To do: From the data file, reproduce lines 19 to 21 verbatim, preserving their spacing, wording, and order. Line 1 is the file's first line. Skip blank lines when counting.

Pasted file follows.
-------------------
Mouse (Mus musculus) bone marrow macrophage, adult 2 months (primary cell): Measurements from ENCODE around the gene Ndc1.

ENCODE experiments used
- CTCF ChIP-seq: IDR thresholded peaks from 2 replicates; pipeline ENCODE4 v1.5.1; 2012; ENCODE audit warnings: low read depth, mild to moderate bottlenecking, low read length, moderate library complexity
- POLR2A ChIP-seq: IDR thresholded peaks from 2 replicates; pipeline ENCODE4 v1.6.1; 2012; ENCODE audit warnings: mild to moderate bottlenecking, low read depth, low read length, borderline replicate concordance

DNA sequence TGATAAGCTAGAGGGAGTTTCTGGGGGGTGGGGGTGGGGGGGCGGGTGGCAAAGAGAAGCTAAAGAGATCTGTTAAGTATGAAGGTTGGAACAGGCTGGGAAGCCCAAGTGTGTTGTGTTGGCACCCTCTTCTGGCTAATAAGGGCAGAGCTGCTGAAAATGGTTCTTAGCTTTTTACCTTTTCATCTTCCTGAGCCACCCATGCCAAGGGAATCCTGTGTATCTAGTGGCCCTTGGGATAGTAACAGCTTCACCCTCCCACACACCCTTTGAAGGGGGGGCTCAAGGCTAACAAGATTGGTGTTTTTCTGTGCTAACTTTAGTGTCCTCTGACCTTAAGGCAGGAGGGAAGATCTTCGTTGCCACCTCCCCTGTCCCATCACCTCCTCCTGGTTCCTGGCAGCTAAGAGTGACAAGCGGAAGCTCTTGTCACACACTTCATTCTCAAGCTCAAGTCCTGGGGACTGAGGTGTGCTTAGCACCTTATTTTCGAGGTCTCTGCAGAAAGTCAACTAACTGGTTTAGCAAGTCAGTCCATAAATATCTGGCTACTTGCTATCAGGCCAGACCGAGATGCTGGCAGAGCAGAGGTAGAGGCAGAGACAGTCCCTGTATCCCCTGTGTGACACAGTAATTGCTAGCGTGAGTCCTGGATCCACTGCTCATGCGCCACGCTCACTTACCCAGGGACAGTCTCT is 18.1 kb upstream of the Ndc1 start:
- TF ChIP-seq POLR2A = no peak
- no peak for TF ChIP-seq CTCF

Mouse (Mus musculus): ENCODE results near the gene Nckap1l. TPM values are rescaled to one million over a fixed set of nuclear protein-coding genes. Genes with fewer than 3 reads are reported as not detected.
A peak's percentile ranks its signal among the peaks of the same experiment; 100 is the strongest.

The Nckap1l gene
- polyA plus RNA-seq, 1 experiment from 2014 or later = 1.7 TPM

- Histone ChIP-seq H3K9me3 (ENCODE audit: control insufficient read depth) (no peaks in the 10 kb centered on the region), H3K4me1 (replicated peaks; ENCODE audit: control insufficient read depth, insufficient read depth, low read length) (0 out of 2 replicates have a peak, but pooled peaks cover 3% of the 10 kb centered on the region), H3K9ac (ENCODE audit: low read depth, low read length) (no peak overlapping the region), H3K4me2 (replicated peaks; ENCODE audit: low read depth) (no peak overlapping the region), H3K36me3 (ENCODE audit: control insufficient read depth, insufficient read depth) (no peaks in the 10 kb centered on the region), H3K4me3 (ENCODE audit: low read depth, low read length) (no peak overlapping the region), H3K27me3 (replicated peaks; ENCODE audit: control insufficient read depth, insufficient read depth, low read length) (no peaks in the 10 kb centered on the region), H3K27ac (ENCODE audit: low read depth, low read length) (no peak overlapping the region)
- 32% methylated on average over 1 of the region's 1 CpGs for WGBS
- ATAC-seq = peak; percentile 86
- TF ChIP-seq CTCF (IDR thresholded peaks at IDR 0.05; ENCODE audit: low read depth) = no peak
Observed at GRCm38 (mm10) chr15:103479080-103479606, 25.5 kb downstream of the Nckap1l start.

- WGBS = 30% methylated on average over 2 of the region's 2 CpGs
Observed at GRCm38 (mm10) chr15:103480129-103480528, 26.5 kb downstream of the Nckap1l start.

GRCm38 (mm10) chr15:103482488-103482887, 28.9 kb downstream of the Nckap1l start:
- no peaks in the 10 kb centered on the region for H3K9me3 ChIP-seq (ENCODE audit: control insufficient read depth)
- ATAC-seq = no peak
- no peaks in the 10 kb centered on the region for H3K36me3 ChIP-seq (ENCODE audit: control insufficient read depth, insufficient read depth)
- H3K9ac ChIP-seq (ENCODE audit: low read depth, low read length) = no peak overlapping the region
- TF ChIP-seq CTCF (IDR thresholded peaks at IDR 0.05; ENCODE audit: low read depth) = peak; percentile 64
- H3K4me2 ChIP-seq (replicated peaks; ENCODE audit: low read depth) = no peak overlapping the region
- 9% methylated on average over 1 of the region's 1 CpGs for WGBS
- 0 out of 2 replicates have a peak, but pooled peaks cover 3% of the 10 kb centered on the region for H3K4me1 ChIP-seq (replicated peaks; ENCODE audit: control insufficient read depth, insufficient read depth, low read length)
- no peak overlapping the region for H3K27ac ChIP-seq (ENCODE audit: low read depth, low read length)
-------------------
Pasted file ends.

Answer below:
GRCm38 (mm10) chr15:103482488-103482887, 28.9 kb downstream of the Nckap1l start:
- no peaks in the 10 kb centered on the region for H3K9me3 ChIP-seq (ENCODE audit: control insufficient read depth)
- ATAC-seq = no peak